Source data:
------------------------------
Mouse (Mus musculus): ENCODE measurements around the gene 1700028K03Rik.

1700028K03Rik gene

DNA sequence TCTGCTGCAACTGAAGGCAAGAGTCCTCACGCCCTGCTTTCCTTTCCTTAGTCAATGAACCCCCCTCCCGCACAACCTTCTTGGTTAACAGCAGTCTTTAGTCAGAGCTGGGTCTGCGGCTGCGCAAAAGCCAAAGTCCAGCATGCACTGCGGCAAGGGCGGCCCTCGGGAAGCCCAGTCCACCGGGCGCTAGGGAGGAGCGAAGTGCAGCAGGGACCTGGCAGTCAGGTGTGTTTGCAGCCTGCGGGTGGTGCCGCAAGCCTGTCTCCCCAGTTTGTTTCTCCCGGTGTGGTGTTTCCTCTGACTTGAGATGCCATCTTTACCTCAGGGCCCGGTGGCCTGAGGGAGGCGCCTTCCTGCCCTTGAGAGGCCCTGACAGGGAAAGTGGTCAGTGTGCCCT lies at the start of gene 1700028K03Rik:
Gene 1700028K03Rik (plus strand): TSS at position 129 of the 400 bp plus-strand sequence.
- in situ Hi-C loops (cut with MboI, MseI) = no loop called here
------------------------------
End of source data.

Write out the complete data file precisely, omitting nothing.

Mouse (Mus musculus): ENCODE measurements around the gene 1700028K03Rik.

1700028K03Rik gene

DNA sequence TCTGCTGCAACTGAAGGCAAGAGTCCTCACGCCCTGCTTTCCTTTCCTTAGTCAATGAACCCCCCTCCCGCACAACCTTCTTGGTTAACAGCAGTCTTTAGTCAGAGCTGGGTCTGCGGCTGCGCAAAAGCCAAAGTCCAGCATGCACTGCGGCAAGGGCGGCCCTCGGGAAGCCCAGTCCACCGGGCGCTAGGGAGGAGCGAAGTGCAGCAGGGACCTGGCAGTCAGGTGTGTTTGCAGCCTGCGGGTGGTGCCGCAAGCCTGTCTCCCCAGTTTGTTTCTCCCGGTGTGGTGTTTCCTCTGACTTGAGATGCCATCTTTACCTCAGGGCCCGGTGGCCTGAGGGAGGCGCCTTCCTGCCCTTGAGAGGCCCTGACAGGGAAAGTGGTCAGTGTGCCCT lies at the start of gene 1700028K03Rik:
Gene 1700028K03Rik (plus strand): TSS at position 129 of the 400 bp plus-strand sequence.
- in situ Hi-C loops (cut with MboI, MseI) = no loop called here